Belma McCaffrey over at “Redefining What We Call Work” asked this week “Why isn’t the ‘9 to 5’ serving us anymore?” Henry Ford and Teddy Roosevelt brought in this 8-hour work day model over a century ago. Before that, in the first phase of industrialization, people were working 10-16 hour shifts. The model broke.
Guess what happened when Ford’s employees reduced their hours? While workers spent less time at work than before, they were more producing more.
So what isn’t working about the 9-to-5 today?
As technology increases our ever-connectedness, we are seeing the demise of the 8 hour workday, and a shift to working over 40 hour weeks, being available on nights and weekends with amorphous or nonexistent defined “shifts” of work. The average person is not working with their natural rhythms
People are stressed, unhappy and accepting some form of low-level depression because it’s “called work for a reason”. Their free time is co-opted by work e-mail, emergency deadlines, and fire drills, yet they are still expected to be at their desk at 9 am Monday morning.
Why is the 9-to-5 no longer working?
The 9-to-5 ideal is not working because we’re no longer working only 9-to-5. Being overworked and unhappy leads to less productivity and less happiness.
Why should leaders care about their employees’ happiness? A happy mind comes from calm and clarity, not urgency and chaos. When people are happy, they can learn. Learning turns into new ideas, and new ideas turn into innovation. Ground breaking innovation does not come from adding a ping pong table while still subscribing to the 9-to-5, always connected workday model.
What does this boil down to?
These days, creativity and innovation seem to be defined by speed-to-market, fuck-it-ship-it and an unnerving sense of urgency to jump to a solution. People are working harder, longer and leaner, and we’re still seeing the same software project failure rates as we have seen over the past 30 years.
This “fail fast” / work hard mentality drives teams, startups and large corporations to continue to make the same fatal flaw: Jumping into a solution before first sitting with the problem. Product oriented companies often design their products with little or no customer input, because THERE IS NO TIME to slow down, sit with the customer, and analyze the problems they experience.
Let’s start a movement towards a Progressive Work Environment
I would like to propose that we all take a step back so we can realize the same benefits Henry Ford did when he reduced work hours and shifts.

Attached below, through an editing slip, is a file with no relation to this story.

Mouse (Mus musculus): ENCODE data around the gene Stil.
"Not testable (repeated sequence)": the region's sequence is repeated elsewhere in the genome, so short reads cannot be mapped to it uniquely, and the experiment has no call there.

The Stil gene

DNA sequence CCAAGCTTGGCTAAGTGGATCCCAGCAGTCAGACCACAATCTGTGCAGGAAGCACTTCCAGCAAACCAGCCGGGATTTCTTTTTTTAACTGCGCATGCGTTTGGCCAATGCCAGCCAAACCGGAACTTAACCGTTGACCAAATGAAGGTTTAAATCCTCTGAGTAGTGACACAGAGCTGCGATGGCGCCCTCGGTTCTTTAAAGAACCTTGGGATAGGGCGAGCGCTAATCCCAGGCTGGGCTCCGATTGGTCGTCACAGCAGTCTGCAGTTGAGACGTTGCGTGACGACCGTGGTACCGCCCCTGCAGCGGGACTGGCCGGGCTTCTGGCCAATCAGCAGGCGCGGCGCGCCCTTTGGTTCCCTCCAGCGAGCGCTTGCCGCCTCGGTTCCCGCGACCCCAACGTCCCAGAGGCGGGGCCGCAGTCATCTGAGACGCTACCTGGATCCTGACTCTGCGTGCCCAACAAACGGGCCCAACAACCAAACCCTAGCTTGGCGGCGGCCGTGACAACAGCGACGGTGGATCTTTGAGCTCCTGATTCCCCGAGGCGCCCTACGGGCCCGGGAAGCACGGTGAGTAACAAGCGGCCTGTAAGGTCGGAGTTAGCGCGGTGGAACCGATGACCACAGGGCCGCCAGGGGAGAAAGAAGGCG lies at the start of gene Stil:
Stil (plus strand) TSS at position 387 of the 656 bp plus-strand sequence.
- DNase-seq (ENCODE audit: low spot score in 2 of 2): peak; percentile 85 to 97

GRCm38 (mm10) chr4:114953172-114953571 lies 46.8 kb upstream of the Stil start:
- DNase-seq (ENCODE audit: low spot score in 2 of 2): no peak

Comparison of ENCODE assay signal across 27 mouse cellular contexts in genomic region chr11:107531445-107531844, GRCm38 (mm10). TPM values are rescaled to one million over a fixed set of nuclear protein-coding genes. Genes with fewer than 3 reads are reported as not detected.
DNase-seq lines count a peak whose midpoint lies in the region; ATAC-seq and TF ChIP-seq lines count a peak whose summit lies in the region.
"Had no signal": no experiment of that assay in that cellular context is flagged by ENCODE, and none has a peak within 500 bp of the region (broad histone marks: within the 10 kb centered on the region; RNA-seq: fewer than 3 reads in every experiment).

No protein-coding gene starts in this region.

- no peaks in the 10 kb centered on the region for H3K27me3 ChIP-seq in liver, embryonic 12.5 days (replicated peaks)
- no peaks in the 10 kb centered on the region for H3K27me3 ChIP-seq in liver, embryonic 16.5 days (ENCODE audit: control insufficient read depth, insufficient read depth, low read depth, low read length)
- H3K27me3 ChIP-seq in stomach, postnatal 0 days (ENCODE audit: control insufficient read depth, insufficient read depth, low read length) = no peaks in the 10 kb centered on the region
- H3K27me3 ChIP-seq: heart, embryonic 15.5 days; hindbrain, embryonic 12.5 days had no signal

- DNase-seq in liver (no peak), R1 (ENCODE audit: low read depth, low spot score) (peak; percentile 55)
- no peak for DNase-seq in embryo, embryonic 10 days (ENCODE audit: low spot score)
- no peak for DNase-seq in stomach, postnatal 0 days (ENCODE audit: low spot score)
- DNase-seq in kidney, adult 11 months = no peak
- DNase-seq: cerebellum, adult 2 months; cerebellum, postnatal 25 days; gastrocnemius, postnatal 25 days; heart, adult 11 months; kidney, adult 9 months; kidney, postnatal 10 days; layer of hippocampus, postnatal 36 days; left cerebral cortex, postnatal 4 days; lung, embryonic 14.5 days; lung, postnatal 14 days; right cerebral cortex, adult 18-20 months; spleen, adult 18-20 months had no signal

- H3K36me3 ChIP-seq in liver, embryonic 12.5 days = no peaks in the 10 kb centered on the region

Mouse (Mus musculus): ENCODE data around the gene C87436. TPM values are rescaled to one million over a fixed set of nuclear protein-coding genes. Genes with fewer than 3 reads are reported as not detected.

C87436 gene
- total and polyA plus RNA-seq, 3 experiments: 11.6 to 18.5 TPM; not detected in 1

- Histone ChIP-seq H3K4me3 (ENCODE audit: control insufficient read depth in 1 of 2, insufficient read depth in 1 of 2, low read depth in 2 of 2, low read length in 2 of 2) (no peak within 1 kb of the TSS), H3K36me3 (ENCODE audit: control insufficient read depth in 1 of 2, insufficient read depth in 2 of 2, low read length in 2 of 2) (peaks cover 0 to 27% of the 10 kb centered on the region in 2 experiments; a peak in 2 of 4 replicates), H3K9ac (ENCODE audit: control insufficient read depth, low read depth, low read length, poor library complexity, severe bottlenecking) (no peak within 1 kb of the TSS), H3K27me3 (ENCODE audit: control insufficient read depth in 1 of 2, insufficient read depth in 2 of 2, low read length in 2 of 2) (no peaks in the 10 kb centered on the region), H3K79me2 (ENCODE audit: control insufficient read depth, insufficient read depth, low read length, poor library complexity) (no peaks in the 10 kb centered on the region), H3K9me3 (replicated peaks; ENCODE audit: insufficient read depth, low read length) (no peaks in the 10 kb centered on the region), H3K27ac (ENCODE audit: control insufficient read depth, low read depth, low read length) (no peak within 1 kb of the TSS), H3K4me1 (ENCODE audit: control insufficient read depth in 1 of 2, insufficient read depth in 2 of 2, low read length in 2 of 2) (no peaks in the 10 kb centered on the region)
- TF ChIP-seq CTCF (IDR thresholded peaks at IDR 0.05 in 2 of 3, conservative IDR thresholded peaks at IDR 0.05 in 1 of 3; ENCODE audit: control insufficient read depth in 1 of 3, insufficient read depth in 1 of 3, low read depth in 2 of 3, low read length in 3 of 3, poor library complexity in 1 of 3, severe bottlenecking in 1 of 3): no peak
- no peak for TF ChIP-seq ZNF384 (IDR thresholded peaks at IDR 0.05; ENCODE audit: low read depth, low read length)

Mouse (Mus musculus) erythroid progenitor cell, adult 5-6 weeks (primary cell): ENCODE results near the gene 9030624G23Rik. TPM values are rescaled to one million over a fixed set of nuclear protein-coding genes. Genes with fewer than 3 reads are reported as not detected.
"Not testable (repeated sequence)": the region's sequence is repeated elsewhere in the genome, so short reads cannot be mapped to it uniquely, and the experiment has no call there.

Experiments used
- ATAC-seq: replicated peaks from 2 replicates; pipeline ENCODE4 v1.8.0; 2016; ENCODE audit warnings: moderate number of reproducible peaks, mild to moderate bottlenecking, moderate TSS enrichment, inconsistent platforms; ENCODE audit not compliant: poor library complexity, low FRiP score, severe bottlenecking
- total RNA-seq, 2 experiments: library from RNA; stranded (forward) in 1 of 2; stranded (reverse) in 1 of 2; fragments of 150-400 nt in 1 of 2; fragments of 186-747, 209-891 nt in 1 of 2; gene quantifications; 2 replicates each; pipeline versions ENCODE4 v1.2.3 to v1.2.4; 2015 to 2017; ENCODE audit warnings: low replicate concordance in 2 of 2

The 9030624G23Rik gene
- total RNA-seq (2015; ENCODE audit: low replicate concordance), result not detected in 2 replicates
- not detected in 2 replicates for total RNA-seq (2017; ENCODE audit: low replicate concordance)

I believe discipline and structure are good, but ownership and responsibility are better. I agree with Belma: The “9 to 5” is broken, and we can design and build a more progressive work environment for ourselves. First we just need to slow down, and understand how our inside organization affects our outside innovation.
Your organization and operations could very well be causing you more pain in delivering great products, services and experiences to your customers. It’s true, you are what you eat.
But how can I do my most powerful while still working on someone else’s terms?
If you are currently in a traditional work environment, here are two action steps to try:
- Figure out what time of day you are most productive.
- If you are productive in the early hours, skip morning rush hour to get to work early. Use the quiet time to accomplish the most important tasks.
- If you are productive alone for some hours during the 9-to-5, try to block off those hours everyday on your calendar. This will keep your co-workers from scheduling you for meetings during your most valuable time.
- For collaborative work, survey your team for the optimal time.
- Not everyone is the most productive at the same times of days, but with open communication, you and your team can find times that work for everyone’s rhythm, not just their schedule openings.
- For instance, many developers would like to have several hours of uninterrupted work so that they can solve problems and solve code. At one point, we only scheduled collaboration meetings with them first thing in the morning or at the close of each day.
- You may also find compromise among extroverts and introverts. I do my best work in the morning, flying solo, and I get tired during the afternoon. Sound familiar? What I have learned as an extrovert is that I am reinvigorated when working with others. If I collaborate in the afternoon, I’ll continue to be productive on my terms and others’.
Work with Tabas
If you’re the kind of leader that understands your team faces obstacles to come, and that you can create an improved environment that fosters innovation and creativity while still succeeding in your business goals, I would love to work with you. Let’s create this new reality together.
“A company can seize extra-ordinary opportunities only if it is very good at the ordinary operations.” – Marcel Telles